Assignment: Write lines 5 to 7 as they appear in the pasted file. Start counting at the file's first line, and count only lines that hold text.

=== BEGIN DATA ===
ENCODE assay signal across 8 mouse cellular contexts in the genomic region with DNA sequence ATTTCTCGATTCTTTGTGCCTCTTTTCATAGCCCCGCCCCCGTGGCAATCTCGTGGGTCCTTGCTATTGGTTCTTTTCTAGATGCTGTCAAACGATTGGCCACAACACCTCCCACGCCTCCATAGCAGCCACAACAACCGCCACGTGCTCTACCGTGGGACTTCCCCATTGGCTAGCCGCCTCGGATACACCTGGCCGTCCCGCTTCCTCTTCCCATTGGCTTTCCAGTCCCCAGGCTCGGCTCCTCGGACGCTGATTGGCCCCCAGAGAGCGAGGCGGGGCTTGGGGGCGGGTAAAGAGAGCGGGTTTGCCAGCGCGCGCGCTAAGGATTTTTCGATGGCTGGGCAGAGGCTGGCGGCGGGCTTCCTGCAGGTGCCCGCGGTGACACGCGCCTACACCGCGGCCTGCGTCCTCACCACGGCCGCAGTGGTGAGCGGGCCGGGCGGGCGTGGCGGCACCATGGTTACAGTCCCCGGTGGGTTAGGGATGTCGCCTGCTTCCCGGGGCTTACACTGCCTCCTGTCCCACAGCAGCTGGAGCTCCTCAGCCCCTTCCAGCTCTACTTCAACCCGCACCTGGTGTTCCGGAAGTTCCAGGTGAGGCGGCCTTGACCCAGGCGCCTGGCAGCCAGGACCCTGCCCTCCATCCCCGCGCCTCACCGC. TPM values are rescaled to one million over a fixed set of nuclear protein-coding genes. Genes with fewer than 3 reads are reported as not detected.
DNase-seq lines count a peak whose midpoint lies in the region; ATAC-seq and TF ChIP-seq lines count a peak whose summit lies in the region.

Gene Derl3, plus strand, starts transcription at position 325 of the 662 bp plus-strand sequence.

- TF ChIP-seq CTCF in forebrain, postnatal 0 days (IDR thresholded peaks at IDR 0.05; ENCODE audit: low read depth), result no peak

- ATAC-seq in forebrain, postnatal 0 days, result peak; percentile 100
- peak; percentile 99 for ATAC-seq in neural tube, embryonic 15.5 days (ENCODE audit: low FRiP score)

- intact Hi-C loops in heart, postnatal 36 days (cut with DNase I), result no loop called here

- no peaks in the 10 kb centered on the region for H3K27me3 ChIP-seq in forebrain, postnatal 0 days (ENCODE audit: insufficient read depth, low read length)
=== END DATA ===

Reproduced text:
- ATAC-seq in forebrain, postnatal 0 days, result peak; percentile 100
- peak; percentile 99 for ATAC-seq in neural tube, embryonic 15.5 days (ENCODE audit: low FRiP score)

- intact Hi-C loops in heart, postnatal 36 days (cut with DNase I), result no loop called here